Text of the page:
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Institutional Trap

One of the main obstacles for successful economic development is the formation of institutional traps, inefficient yet stable norms of behaviour. Domination of barter exchange, arrears, corruption and black market activities are examples of institutional traps that have hampered reforms in transition economies. Institutional traps are supported by mechanisms of coordination, learning, linkage and cultural inertia. The acceleration of economic growth, systemic crisis, the evolution of some cultural characteristics and the development of civil society may result in breaking out of institutional traps. Examples from the history of the United States and Russia are considered.

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Paper provided by University Library of Munich, Germany in its series MPRA Paper with number 20595.

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Date of creation: 2007
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Handle: RePEc:pra:mprapa:20595
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  1. Martin Uribe, 1995. "Hysteresis in a simple model of currency substitution," International Finance Discussion Papers 509, Board of Governors of the Federal Reserve System (U.S.).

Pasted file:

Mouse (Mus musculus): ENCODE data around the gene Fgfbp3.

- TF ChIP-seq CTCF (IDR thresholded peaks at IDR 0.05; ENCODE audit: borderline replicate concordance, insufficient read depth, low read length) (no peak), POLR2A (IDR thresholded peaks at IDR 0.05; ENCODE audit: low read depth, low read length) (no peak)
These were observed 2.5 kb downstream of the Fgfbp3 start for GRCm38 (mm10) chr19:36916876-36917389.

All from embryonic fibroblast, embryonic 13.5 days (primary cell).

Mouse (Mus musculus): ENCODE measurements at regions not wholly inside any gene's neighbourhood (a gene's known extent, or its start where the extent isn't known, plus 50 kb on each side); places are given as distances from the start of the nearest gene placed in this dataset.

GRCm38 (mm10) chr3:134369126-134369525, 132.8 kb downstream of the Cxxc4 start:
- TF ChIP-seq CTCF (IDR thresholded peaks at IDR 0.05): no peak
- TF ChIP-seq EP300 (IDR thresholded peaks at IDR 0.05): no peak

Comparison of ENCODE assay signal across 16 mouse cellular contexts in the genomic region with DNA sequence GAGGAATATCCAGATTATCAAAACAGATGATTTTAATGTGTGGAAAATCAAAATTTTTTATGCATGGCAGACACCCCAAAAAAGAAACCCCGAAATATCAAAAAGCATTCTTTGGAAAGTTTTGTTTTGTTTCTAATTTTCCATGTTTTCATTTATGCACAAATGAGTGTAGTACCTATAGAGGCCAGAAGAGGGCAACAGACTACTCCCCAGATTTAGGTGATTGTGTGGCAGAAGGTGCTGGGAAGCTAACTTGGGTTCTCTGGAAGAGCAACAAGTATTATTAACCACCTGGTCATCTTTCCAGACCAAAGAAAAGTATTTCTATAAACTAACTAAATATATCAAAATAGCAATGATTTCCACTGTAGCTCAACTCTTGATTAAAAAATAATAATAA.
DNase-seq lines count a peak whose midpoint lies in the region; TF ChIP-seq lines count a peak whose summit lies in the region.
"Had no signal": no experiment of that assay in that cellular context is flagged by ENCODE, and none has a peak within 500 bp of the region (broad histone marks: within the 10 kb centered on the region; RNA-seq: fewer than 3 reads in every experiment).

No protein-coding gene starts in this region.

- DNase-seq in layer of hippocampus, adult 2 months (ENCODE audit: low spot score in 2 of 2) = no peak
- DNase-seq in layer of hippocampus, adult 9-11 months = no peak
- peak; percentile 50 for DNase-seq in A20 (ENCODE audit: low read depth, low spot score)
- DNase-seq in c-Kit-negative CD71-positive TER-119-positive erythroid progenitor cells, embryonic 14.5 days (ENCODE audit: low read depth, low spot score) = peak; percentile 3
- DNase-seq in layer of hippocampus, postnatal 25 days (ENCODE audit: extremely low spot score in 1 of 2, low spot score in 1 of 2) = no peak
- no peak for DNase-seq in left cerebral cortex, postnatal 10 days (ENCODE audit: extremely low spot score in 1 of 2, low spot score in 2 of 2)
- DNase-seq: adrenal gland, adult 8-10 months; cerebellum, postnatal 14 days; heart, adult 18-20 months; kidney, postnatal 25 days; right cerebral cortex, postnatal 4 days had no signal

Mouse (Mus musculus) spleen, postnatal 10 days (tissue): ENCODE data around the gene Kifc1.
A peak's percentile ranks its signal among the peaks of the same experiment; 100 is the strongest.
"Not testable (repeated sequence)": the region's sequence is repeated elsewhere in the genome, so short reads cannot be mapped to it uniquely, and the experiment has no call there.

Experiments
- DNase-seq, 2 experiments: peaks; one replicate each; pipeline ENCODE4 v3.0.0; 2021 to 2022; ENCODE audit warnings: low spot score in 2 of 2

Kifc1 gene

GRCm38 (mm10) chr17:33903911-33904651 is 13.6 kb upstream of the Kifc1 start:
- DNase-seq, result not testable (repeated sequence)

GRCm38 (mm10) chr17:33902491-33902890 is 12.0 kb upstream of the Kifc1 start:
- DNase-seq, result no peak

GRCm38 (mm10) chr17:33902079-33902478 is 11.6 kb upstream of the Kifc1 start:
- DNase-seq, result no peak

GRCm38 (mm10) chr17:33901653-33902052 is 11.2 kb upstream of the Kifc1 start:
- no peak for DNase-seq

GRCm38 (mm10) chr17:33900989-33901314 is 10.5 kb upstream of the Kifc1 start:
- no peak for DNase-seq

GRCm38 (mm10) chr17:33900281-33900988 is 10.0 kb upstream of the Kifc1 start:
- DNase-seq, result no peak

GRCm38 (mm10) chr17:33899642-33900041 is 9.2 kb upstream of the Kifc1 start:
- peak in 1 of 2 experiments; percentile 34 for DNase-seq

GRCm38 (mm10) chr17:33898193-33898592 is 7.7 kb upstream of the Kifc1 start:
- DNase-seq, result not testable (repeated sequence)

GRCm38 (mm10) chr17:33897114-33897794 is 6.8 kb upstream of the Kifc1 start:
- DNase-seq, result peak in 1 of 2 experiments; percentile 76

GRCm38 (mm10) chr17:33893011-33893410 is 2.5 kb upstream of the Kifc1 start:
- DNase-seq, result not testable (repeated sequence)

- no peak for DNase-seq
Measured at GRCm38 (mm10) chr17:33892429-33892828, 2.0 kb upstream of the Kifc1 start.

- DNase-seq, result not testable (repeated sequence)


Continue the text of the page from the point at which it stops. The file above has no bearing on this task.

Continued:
2. Allan Drazen & Vittorio Grilli, 1990. "The Benefits of Crises for Economic Reforms," NBER Working Papers 3527, National Bureau of Economic Research, Inc.
  3. A. Chong & C. Calderón, 2000. "Causality and Feedback Between Institutional Measures and Economic Growth," Economics and Politics, Wiley Blackwell, vol. 12(1), pages 69-81, 03.
  4. Zak, Paul J & Knack, Stephen, 2001. "Trust and Growth," Economic Journal, Royal Economic Society, vol. 111(470), pages 295-321, April.
  5. Simon Johnson & Daniel Kaufman & Andrei Shleifer, 1997. "The Unofficial Economy in Transition," Brookings Papers on Economic Activity, Economic Studies Program, The Brookings Institution, vol. 28(2), pages 159-240.
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